History of the Yorkshire breed
Today, Yorkshires are productive, yet more performance oriented and more durable than ever. The goal of
the Yorkshire breed is to be a source of durable mother lines that can contribute to longevity and carcass
merit. The motto of "The Mother Breed And A Whole Lot More" indicated the improvement and changes that the
industry has seen.
Yorkshire breeders have led the industry in utilization of the "STAGES" genetic evaluation program.
From 1990-2006, Yorkshire breeders submitted over 440,000 growth and backfat records and over 320,000 sow
productivity records. This represents the largest source of documented performance records in the world.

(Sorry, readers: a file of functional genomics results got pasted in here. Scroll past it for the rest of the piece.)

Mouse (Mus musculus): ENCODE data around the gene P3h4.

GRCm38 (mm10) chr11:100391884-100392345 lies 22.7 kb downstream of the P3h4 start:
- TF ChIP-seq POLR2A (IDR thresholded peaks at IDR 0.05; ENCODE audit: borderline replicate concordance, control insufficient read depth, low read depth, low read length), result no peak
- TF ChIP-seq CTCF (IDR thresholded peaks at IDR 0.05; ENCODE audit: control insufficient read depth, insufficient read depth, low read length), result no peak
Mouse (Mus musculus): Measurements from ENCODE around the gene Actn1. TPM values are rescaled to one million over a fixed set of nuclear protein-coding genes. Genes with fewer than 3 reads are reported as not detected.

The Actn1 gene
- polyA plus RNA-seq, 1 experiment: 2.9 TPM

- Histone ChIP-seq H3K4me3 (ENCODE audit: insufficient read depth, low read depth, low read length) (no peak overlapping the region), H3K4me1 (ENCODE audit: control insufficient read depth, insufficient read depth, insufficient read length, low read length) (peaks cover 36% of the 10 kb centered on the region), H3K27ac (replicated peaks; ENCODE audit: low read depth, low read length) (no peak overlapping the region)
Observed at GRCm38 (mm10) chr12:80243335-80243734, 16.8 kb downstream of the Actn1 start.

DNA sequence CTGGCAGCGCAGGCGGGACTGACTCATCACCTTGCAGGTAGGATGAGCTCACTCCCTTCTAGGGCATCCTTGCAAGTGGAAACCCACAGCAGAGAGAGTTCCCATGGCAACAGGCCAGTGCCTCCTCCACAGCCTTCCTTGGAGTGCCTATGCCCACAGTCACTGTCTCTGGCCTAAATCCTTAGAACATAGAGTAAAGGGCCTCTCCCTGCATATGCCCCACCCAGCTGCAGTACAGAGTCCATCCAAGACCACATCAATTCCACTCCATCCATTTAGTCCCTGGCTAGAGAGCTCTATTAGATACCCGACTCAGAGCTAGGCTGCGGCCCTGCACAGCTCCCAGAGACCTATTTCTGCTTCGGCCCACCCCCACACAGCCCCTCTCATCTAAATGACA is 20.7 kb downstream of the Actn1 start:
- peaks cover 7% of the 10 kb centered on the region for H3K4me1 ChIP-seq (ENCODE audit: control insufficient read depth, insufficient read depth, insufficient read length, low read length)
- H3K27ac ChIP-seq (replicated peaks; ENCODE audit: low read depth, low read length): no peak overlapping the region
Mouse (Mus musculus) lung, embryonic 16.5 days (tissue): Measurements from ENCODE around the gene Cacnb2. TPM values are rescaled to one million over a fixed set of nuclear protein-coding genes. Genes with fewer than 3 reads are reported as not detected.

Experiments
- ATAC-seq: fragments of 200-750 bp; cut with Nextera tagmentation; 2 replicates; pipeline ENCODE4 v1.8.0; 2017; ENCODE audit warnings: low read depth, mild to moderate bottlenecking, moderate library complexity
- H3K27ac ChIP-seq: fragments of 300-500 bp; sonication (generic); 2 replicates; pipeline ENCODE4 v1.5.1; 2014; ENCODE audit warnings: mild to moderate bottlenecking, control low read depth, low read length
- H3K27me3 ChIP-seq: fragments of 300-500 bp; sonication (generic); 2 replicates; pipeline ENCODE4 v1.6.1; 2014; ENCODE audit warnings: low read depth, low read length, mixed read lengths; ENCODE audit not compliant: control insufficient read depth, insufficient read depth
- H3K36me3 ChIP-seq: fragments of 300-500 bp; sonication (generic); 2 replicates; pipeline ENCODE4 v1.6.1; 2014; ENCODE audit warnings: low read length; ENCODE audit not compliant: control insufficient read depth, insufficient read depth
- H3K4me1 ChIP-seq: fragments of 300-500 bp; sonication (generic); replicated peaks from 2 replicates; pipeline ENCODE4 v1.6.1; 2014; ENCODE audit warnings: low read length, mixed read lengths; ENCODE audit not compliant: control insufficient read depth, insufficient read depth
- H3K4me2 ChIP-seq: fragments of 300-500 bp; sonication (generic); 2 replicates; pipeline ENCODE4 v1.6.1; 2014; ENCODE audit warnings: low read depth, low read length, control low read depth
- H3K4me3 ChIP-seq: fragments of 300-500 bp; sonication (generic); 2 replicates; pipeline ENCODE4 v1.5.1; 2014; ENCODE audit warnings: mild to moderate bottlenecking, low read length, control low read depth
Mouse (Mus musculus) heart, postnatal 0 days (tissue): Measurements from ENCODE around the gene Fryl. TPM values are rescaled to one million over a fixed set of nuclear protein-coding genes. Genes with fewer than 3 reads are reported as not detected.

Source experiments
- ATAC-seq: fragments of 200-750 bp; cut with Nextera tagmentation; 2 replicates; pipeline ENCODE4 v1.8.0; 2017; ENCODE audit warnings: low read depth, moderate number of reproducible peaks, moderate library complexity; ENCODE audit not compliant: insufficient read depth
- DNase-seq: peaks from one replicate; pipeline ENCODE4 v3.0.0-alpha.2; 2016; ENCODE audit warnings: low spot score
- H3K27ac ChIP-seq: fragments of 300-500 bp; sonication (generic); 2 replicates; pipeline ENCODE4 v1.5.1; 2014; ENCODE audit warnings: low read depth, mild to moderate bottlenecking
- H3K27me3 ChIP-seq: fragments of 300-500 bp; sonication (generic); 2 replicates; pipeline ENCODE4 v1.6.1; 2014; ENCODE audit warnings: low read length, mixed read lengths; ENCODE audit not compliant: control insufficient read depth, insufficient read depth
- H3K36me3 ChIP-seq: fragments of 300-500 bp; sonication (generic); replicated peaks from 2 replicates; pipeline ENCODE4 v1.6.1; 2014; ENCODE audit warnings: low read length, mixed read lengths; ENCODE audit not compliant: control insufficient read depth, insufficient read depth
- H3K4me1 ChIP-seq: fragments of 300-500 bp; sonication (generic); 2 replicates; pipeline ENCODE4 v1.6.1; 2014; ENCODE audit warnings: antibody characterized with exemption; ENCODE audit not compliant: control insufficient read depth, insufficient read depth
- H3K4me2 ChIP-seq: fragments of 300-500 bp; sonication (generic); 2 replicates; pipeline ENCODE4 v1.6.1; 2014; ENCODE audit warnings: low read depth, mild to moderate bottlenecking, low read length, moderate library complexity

The American Yorkshire Club was organized on April 1, 1893, in Minneapolis, Minnesota. The office was first
in St. Paul, Minnesota, and was moved to Valparaiso, Indiana in 1948. The first club was a stock company.
In 1948, the American Yorkshire Club was reorganized and became a membership organization.
Yorkshire Breed Markings and Registration Requirements
The presence of one or more of the following disqualifies Yorkshire pigs from registry
- Less than six teats on a side
- Any hair other than white on any part of the animal's body
- Total blindness
- Hernia or ruptures
- One testicle or any pronounced abnormal condition of the testicles
- Black spots in the skin are very objectionable and any large spots or numerous black spots located on any part of the hog makes the pig ineligible for registry
- Evidence of an extra dewclaw. However, a small amount of black pigmentation is allowed on the body of the animal.